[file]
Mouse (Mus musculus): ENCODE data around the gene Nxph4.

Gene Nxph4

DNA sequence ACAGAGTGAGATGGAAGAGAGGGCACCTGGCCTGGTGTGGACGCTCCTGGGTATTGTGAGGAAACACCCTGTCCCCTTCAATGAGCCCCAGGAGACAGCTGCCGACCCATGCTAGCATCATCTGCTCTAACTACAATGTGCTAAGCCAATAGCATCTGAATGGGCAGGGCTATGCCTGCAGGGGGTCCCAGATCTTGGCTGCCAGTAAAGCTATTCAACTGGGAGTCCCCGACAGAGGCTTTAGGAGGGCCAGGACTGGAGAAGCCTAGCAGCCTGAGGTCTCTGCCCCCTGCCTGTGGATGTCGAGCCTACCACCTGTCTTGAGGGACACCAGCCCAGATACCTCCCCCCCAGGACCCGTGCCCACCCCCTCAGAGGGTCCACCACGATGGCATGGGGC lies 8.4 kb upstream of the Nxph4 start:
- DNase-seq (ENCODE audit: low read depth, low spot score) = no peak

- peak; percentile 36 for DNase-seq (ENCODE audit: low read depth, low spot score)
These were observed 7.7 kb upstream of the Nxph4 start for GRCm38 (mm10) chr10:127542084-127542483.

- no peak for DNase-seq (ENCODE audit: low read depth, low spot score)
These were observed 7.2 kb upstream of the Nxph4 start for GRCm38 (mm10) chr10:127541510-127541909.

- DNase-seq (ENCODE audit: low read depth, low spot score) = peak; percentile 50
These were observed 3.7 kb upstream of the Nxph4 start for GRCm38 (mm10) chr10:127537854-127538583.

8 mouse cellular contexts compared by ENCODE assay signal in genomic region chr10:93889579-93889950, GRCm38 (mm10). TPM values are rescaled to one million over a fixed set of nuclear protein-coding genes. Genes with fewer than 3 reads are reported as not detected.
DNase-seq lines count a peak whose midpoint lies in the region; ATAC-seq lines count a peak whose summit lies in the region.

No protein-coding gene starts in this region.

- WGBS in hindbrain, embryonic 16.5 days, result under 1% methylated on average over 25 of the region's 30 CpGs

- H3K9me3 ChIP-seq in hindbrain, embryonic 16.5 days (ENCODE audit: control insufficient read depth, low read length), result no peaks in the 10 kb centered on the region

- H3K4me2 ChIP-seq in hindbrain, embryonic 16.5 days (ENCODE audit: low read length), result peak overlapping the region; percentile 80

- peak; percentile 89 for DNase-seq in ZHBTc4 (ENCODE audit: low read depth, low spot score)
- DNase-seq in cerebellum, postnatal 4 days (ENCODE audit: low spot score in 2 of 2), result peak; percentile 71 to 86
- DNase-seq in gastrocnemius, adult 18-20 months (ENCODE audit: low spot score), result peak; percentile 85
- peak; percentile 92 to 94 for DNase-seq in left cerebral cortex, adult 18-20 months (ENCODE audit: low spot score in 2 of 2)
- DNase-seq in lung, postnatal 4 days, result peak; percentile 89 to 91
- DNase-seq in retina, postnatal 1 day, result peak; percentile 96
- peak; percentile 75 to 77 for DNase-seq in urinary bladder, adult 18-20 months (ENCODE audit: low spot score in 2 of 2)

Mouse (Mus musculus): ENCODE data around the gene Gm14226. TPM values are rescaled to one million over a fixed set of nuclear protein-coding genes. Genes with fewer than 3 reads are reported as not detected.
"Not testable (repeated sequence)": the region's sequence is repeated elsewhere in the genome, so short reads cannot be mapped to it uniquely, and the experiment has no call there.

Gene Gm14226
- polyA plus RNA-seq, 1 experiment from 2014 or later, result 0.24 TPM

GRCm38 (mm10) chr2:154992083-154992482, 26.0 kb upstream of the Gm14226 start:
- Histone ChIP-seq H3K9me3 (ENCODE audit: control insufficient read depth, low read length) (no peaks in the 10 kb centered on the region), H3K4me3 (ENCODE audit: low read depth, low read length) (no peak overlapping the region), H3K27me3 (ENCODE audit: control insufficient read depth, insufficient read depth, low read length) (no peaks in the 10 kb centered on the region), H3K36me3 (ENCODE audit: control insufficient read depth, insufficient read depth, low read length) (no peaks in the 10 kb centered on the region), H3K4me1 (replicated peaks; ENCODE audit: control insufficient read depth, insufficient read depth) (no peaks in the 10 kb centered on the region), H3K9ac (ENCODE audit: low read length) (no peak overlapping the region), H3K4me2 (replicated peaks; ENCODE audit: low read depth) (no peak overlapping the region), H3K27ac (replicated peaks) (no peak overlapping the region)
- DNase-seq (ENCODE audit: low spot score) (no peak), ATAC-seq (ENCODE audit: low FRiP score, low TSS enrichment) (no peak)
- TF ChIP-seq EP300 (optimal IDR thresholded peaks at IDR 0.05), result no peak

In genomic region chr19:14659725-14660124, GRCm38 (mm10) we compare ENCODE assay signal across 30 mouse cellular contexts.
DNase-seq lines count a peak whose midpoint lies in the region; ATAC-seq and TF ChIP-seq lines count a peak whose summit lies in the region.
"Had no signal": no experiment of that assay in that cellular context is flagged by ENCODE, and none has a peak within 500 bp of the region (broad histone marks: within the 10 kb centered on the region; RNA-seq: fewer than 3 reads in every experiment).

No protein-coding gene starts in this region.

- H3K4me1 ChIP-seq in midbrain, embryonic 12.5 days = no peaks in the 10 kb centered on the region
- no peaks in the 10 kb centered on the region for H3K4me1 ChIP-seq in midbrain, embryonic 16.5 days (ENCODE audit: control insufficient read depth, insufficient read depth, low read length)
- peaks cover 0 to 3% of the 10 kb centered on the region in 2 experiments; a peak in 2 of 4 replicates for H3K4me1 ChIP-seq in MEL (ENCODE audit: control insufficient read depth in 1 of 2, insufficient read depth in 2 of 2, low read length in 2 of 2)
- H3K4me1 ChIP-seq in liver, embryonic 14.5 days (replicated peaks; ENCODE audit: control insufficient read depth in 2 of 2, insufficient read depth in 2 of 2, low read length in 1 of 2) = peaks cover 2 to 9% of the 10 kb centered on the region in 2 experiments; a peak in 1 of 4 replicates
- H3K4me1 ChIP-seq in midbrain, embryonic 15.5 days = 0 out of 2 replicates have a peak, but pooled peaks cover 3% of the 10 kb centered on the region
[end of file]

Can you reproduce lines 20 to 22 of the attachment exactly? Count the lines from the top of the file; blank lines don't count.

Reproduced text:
- peak; percentile 92 to 94 for DNase-seq in left cerebral cortex, adult 18-20 months (ENCODE audit: low spot score in 2 of 2)
- DNase-seq in lung, postnatal 4 days, result peak; percentile 89 to 91
- DNase-seq in retina, postnatal 1 day, result peak; percentile 96